As one of the fastest growing economies in the region, Vietnam has seen its electricity demand grow by 15% per year during the last decade, and is expected to see an average annual growth between 11% and 16% until 2020. Such growth is supported by increasing urbanisation and a young population, with a large workforce able to offer an alternative to Chinese manufacturers with increasing labor costs.
The country already has a large proportion of its electricity mix produced by renewables. Hydropower represents 40% of Vietnam’s total installed capacity, while the installed capacity of non-hydro renewables (e.g. wind and solar) is still negligible, and as yet is limited to a handful of utility scale projects.
Investment in electricity generating assets is currently not keeping pace with the increasing electricity demand. As a result, diesel-based generators are often used in cities and factories subject to blackouts and load shedding, especially during peak hours and the dry season when water levels are low. According to EVN, power shortages may reach over 9 billion kWh in the 21 southern provinces during the 2013 dry season.
Current wind developments
With a 3,000-kilometre coastline and an average wind speed of 7 m/s, Vietnam has some of the best potential for wind power in Southeast Asia. However, despite a wide range of financial and fiscal incentives, and over 60 registered projects under development totaling a capacity of 6GW, only a few large projects have reached an operating stage. These include a 30MW project in Binh Thuan Province, and a 16MW project in Bac Lieu.
News reports have been mostly focusing on the development of large-scale wind farms. Challenges are however diverse, such as a lack of wind mapping, project sites rich in mineral resources, and delays due to transportation and installation on site (i.e. suitability of road network for turbine and blade transportation, and availability of cranes). One of the main hurdles for investment in the Vietnamese wind farms is still the low interest from investors due to the level of wind Feed-in-Tariff (FiT) of 1,614 VND/kWh. The Vietnamese wind projects receive a tariff comparable to the Chinese wind FiT, but with an average Capex estimated to be twice that of the Chinese.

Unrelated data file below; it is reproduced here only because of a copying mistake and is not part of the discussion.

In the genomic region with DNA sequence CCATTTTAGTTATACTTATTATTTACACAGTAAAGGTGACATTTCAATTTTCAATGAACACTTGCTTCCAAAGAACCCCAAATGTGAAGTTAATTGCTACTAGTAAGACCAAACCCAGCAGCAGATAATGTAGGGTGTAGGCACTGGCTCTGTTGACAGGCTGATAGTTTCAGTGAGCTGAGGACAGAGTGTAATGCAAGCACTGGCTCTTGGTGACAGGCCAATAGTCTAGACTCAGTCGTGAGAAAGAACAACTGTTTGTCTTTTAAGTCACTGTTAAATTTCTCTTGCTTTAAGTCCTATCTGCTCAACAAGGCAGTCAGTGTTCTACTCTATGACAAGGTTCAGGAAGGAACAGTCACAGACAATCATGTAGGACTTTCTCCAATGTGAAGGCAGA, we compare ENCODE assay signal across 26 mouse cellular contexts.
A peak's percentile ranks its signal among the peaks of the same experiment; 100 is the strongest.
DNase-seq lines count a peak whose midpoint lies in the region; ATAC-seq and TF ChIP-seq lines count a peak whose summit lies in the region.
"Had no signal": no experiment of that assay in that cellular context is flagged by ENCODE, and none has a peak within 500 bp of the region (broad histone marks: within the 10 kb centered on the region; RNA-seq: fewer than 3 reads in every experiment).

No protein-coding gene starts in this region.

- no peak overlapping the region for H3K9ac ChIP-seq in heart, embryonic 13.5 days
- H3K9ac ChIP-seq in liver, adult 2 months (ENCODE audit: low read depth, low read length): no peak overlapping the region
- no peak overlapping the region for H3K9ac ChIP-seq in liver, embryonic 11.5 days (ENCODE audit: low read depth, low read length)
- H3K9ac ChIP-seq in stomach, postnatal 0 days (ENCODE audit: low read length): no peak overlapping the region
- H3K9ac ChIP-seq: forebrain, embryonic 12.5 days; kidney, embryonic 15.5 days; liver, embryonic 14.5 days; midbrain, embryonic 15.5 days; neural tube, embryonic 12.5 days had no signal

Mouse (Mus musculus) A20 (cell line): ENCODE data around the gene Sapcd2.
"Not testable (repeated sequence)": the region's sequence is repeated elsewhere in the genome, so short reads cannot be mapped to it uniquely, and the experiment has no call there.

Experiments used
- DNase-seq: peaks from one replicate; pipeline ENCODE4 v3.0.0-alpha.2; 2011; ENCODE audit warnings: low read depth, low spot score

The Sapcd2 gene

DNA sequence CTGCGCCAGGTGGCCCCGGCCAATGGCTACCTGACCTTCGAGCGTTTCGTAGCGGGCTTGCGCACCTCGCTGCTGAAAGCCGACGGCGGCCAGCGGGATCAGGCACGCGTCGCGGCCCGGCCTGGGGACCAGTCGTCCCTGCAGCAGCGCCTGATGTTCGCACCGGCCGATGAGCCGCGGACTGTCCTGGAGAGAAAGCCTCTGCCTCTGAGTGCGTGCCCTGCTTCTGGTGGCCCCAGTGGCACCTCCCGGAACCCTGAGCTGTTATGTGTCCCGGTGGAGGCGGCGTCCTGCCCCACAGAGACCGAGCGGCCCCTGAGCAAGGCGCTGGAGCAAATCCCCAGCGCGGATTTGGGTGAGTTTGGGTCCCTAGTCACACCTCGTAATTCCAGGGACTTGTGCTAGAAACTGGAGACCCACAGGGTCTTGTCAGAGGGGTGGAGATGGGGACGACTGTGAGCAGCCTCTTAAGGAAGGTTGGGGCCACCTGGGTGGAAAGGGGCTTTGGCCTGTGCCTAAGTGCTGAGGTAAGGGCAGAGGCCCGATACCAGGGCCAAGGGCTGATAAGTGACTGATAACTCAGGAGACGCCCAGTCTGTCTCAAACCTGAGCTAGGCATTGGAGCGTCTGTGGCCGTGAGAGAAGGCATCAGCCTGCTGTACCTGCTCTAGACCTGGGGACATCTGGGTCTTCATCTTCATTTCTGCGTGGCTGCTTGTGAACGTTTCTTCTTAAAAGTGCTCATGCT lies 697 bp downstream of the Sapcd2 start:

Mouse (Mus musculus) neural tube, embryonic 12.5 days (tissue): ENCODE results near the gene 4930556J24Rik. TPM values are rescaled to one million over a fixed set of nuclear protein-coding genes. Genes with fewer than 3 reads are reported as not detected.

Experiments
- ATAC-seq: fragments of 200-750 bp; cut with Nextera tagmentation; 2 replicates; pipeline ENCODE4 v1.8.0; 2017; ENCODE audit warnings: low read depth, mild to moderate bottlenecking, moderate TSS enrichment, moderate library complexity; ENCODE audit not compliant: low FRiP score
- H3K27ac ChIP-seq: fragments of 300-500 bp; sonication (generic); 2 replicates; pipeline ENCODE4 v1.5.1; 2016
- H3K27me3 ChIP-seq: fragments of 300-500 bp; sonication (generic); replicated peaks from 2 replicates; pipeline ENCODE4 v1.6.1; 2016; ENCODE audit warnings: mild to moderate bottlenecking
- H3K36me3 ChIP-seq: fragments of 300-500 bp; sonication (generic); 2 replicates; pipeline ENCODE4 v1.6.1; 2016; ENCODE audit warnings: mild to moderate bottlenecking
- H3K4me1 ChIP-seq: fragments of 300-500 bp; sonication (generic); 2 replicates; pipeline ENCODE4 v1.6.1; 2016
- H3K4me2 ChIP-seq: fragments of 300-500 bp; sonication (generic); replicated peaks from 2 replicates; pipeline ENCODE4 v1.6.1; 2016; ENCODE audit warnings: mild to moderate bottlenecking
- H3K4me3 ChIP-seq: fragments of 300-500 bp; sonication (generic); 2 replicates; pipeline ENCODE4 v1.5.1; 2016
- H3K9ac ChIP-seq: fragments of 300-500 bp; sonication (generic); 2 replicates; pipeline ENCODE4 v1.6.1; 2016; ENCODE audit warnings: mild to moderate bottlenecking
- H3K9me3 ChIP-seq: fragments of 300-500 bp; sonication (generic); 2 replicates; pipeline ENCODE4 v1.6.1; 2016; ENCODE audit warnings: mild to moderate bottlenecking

Current solar developments
With excellent solar radiation all year, the Vietnamese solar water heater market, as well as household and rural solar PV installations are rapidly growing, while utility scale PV projects are still at an early stage of development. Unlike for wind, there is currently no FiT for solar projects.
To date, the recently built “large” solar projects under operation are limited to a few projects such as the 212 kWp project on the Big C supermarket in Di An(2), and the 200 kWp project on Intel’s factory in Saigon High-Tech Park(3). Other significant projects under development are solar projects to supply electricity to Danang(4) and Nha Trang(5) airports.
Not being subject to government FiT, these projects can benefit from negotiated PPAs with the electricity end-users, or are built and financed directly by those end-users for their own use.
These types of installations are likely to become more attractive with the drop in panel cost, shorter development time, and ease of installation or operation of solar compared to other renewable sources.
Under current market conditions, there are still opportunities to negotiate for a higher tariff directly with end-users, particularly for wind or solar hybrid projects in locations not connected to the main grid, such as on islands, or on zones with electricity shortage.
Wind projects on the Phu Quy and Con Dao islands have obtained significantly higher PPAs than the FiT, with 13 and 25 USD cents/kWh respectively(7). However, such wind projects still face challenges in terms of on-site transportation, local grid constraints, grid load and availability of cranes. Also, a number of real estate groups, which own properties such as real estate developments or resorts, have shown interest in solar powered projects to offset their cost of diesel generation during blackouts or when not connected to the main grid.
While many investors and solar companies are focusing on large-scale developments in SEA countries such as in Thailand or Indonesia, countries without national FiT, such as Vietnam or Cambodia, can offer interesting opportunities. For investors willing to enter these solar markets, the competitive advantage will likely to be with experienced investors on Asian markets and able to invest in greenfield rooftop type of projects.
- Vietnam Breaking News – 29/05/2013 – “Bac Lieu wind mill generates power for national grid” ; VietnamNet – 10/01/2013 – “Wind power plants in Binh Thuan still awaiting capital” ; GIZ Wind Energy Project – 03/2012 – “Status of wind power development and financing of these projects in Vietnam” ; International Energy Agency – Wind – Annual Report 2011
- Groupe Casino – 22/01/2013 – “Bic C Vietnam Signs a “Solar energy” agreement with Schneider Electrics Vietnam
- DEVI Renewable Energies – 5-6/12/2012 – “Latest Technologies for Harnessing Vietnam Solar Power”
- VietnamNews – 01/02/2012 – “Da Nang International Airport expected to increase transport capacity over 20%”
- Saigon Times – 03/08/2012 – “Foreign investors eye Cam Ranh airport development”
- GTM Research
- GIZ Wind Energy Project – 03/2012 – “Status of wind power development and financing of these projects in Vietnam”
Jeff Peron is the managing director of GreenAsia Capital Advisors Ltd., a boutique investment advisory firm focusing on the renewable energy and environmental sectors in Southeast Asia.. This post originally appeared here.